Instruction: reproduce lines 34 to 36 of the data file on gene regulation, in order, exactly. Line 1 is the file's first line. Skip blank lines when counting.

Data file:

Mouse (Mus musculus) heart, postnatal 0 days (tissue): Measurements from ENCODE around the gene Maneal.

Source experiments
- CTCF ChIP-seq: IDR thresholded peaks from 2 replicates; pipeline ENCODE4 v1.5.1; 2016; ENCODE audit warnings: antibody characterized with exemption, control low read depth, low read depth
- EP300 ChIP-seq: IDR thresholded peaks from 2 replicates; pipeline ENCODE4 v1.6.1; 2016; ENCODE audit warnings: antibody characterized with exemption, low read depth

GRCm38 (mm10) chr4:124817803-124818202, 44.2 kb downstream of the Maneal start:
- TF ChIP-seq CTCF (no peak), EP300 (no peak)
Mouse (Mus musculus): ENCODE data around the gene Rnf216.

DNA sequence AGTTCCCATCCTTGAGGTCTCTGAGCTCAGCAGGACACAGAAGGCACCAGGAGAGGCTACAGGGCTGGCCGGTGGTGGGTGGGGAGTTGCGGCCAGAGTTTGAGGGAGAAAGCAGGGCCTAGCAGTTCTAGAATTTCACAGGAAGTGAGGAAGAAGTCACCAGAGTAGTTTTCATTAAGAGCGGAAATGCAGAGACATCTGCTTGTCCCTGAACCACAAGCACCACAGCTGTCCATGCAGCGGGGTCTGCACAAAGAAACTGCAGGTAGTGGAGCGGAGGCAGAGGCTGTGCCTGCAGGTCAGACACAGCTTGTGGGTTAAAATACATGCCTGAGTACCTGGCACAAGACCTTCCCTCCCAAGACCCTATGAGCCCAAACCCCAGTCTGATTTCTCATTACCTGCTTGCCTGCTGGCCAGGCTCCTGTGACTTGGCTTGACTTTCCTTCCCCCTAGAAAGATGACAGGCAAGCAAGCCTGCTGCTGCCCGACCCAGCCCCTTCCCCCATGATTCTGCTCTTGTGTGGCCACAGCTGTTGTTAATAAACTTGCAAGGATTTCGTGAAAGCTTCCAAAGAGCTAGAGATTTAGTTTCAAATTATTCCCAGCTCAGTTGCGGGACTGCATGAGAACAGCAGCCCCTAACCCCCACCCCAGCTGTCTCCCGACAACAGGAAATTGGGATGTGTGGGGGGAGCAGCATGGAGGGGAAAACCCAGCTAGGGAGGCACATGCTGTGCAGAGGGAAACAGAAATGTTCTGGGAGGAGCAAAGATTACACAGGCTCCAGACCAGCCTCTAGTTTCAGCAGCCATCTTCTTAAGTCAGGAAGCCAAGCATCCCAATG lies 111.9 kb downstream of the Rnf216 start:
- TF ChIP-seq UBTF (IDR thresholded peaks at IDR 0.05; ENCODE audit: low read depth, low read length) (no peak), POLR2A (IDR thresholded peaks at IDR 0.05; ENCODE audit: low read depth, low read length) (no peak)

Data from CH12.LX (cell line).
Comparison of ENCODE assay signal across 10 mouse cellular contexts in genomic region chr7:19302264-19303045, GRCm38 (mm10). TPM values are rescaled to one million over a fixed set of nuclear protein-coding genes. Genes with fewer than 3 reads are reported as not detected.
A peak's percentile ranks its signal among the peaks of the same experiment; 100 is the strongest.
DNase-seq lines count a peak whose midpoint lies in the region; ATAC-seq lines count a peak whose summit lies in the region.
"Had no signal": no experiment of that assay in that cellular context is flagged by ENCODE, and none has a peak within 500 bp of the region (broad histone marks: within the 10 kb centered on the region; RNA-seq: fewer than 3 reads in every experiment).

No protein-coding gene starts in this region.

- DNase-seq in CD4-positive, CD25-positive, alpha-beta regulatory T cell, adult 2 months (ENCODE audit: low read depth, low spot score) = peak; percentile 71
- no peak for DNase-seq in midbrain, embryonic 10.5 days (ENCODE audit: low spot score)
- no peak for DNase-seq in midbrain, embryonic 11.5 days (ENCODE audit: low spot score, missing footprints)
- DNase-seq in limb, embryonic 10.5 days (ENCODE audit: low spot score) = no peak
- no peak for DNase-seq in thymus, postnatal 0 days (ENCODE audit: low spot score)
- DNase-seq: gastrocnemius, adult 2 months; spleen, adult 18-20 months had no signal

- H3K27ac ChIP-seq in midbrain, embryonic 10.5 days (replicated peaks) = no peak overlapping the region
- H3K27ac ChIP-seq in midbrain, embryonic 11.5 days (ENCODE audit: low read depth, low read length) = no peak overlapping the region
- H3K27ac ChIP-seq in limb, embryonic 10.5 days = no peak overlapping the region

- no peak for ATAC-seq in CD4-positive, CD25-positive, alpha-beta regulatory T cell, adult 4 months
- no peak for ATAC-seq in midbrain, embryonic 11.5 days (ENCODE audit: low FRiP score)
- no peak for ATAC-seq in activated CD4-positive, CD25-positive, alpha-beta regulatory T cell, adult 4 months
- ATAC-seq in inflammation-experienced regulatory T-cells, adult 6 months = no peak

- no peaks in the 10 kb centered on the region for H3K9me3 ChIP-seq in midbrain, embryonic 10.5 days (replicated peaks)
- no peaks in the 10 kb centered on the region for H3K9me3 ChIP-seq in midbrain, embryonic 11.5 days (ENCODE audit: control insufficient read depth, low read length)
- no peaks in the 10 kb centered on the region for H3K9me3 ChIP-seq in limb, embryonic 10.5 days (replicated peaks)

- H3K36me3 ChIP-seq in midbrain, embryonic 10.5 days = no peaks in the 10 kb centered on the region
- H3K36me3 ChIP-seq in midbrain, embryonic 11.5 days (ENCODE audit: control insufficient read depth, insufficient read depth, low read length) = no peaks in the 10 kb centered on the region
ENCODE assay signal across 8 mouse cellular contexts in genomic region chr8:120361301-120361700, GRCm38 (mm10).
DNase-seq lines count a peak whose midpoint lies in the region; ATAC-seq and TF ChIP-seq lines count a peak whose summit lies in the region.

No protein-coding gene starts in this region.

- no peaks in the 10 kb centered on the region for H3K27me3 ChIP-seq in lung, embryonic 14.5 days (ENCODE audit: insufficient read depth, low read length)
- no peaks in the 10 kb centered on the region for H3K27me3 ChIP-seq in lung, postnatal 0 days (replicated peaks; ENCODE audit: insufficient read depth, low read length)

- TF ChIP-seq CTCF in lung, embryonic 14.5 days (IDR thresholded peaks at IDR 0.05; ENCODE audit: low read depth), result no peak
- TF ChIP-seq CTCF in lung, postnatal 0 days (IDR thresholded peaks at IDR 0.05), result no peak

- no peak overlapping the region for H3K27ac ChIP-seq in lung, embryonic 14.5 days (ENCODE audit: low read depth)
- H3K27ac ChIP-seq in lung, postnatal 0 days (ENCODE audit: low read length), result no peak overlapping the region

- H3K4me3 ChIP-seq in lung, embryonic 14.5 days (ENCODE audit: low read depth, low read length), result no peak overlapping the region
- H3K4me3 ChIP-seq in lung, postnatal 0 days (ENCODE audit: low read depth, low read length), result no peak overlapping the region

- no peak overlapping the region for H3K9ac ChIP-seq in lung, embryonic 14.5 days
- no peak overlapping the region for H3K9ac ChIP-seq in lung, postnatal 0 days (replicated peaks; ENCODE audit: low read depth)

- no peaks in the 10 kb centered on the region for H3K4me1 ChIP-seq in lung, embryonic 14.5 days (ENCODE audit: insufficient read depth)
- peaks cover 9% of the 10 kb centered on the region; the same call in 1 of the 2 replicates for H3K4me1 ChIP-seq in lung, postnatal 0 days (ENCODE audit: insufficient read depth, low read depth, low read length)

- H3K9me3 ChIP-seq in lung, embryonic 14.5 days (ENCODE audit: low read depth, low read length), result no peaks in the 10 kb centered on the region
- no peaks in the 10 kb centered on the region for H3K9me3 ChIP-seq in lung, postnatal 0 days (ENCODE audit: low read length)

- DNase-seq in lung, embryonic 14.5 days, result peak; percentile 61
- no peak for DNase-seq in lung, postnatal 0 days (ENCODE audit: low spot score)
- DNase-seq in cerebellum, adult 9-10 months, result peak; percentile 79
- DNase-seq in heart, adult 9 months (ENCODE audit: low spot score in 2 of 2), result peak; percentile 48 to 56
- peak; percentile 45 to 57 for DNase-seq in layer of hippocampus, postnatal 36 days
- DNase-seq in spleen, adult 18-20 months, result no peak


ENCODE assay signal across 8 mouse cellular contexts in genomic region chr8:120361301-120361700, GRCm38 (mm10).
DNase-seq lines count a peak whose midpoint lies in the region; ATAC-seq and TF ChIP-seq lines count a peak whose summit lies in the region.

No protein-coding gene starts in this region.